The other two players the A's received from Arizona in the Cahill trade are nice secondary pieces, but neither is expected to be a star at the big league level. Cowgill's scouting report is similar to the one that followed Cunningham to Oakland, although Cowgill is significantly older than Cunningham was in 2008 and Cowgill is a bit more polished at the plate and in the field than Cunningham was back then. Cook is a solid relief arm, but the A's have shown over the years the ability to create bullpens with relative ease.
The A's haven't been shy in hinting that this trade is the first of what will be perhaps several to come. Everyone is expecting the team to deal closer Andrew Bailey and it is likely that starter Gio Gonzalez will be dealt, as well. These moves are not dissimilar to what the A's endeavored before and during the 2008 season. That movement seemed to have the A's on track for greatness at the end of the 2008 campaign, but the unpredictable nature of counting on the development of young players, coupled with the organization's decision to deviate from the rebuilding plan with the acquisition of several veteran players (starting with the Matt Holliday trade) conspired to derail the A's rebuilding efforts.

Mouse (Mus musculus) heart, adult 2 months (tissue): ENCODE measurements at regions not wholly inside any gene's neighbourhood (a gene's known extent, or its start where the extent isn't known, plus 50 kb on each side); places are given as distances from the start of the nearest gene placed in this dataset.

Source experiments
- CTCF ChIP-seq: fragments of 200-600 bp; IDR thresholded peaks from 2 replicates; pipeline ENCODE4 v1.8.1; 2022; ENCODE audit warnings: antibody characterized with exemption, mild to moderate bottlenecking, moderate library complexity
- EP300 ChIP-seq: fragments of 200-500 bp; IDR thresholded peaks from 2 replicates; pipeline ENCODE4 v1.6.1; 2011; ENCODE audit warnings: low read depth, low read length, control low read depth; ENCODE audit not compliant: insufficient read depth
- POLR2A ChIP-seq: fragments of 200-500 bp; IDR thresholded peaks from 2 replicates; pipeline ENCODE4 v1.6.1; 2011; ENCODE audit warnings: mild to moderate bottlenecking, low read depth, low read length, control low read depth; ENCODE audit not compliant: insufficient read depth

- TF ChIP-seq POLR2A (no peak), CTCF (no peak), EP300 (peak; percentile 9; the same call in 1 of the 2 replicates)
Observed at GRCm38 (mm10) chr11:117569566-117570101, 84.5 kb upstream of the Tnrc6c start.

There are several teams around baseball that are seemingly always in the middle of a new rebuilding plan. For the A's to avoid becoming the next Pittsburgh Pirates or Baltimore Orioles, they will need to be committed to the process for more than just one year and they will have to give their younger players a true evaluation at the major league level. Quick fixes aren't going to get the team in the same stratosphere as the Angels or Rangers in three years, five years or 10 years time.